Angela Merkel triumphs in Germany
Angela Merkel is the undeniable victor of last night’s election. Her party, the Christian Democrats (CDU), won the biggest slice of votes of any party since German unification (41.2 per cent) and yet the result has created a period of instability for which Europe is to blame.
Berlin’s response to the Euro crisis gave birth to a brand new party in April. The Alternative for Germany, founded by a motley grouping of Euro sceptic economists scored 4.7 per cent of the vote despite some very patchy, hasty campaigning. We wanted to attend its final rally here only to discover that it had been cancelled for lack of interest….amongst the candidates.
Their result was insufficient to secure any seats in the Bundestag but it stole enough votes from Frau Merkel’s traditional coalition partners, the Free Democrats, to ensure that they were kicked out of parliament for the first time since 1949.
In Germany a party has to cross a hurdle of 5 per cent of the vote to be able to occupy seats in the chamber. This means that Angela Merkel now needs to hunt for new collation partners in order to govern. Her Christian Democrats failed by a whisker to win an absolute majority.
The mere prospect that they might to do so made German brows glisten with trepidation last night. This country feels decidedly uncomfortable with absolute majorities in the hands of one party and hasn’t had one since 1957. It’s another anomaly you can blame on the Nazis.
The most likely scenario now is that Angela Merkel will woo the Social Democrats. This could take weeks, if not months. The last negotiations for a grand coalition lasted 65 days in 2005. And judging from the hostile glares and pinched smiles exchanged at last night’s post election talk show between Angela Merkel and the leading candidate of the SPD, Peer Steinbrueck, the coalition wrangling could be an unpleasant affair.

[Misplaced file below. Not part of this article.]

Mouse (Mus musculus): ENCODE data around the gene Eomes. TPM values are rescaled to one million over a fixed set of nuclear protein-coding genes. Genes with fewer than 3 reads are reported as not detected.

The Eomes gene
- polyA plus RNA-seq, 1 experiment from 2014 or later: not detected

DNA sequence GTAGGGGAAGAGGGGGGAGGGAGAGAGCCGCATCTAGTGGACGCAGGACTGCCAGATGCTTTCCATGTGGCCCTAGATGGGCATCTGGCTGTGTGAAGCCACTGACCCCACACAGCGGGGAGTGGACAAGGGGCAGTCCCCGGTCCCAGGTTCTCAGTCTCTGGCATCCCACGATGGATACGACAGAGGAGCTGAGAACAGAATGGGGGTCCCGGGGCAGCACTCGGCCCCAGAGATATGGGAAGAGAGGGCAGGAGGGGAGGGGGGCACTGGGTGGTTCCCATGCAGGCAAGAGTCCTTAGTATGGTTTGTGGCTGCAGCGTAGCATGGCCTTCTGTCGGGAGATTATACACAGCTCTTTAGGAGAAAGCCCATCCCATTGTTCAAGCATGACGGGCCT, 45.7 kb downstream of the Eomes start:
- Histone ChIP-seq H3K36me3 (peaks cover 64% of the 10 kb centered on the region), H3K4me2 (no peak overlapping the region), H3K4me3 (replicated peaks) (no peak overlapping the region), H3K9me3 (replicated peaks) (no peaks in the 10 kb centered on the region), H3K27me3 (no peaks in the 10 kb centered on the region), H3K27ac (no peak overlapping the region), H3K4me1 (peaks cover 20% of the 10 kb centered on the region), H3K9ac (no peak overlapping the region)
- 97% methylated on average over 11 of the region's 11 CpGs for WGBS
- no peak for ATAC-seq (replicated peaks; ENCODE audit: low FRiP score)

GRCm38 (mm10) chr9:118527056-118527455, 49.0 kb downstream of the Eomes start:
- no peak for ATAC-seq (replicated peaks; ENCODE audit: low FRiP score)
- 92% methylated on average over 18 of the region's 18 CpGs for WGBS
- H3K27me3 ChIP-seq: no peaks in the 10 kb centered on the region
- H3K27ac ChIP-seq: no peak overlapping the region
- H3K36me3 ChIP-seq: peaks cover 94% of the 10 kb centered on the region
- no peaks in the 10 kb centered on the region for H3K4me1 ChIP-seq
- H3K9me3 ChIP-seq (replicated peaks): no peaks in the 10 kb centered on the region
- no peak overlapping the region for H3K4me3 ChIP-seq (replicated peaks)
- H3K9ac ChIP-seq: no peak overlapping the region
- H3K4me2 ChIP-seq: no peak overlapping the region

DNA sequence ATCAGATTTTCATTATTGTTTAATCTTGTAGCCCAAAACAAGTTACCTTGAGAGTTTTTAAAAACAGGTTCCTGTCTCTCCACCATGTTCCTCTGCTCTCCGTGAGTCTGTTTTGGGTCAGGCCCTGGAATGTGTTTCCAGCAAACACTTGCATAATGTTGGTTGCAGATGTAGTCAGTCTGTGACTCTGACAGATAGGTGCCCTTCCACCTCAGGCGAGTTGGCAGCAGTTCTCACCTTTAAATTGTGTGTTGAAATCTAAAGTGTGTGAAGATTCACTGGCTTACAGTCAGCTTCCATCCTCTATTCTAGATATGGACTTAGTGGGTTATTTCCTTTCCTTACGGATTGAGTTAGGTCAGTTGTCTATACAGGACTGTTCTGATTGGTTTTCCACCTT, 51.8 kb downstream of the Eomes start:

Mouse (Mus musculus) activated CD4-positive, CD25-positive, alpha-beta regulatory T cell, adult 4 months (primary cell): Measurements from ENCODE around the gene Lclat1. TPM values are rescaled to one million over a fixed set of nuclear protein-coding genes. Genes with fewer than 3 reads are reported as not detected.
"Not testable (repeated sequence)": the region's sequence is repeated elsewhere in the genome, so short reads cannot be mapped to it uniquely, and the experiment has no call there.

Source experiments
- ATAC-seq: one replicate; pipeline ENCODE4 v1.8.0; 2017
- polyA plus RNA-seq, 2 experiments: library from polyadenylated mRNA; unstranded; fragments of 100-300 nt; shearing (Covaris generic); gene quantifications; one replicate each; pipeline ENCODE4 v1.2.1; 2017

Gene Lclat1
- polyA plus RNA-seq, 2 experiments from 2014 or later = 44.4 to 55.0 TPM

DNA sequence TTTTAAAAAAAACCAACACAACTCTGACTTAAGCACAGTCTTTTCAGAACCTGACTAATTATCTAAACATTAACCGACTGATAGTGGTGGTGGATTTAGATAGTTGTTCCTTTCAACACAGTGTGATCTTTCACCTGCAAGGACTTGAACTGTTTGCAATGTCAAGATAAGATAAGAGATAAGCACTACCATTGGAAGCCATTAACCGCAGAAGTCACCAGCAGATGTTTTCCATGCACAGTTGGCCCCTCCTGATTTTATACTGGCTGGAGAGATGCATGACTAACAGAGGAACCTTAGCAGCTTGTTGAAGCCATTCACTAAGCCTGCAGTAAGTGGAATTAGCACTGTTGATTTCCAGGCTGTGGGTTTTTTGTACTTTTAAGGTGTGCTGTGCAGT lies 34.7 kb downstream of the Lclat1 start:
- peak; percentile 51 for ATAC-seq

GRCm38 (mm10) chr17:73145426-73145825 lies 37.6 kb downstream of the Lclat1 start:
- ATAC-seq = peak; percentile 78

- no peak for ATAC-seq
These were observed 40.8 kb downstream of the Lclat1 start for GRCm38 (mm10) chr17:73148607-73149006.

‘The elephant round’
By the way, I love the fact that the leaders of all the parties that made it into parliament are duty bound to appear on live TV – the program is commonly referred to as “the elephant round” – in the same studio, after the projections have been made public.
Imagine David Dimbleby gathering Messrs Cameron, Miliband and Clegg in a studio as the votes are still being counted to air their views on triumph and defeat and to start haggling in front of millions of viewers over the terms of a new coalition.
When Mr Steinbrueck, the sharp tongued and hot tempered Social Democrat peered across the studio floor to remind Angela Merkel that he had served “constructively” in her cabinet during the last grand coalition as finance minister, she narrowed her eyes fleetingly.
For a split second Mutti’s beaming smile was replaced by the step-motherly features of a tough and sometimes ruthless negotiator.
Frau Merkel has been crowned the queen of Europe but her new throne is still being built as she tries to cobble together a coalition that can actually rule the continent’s most powerful nation.
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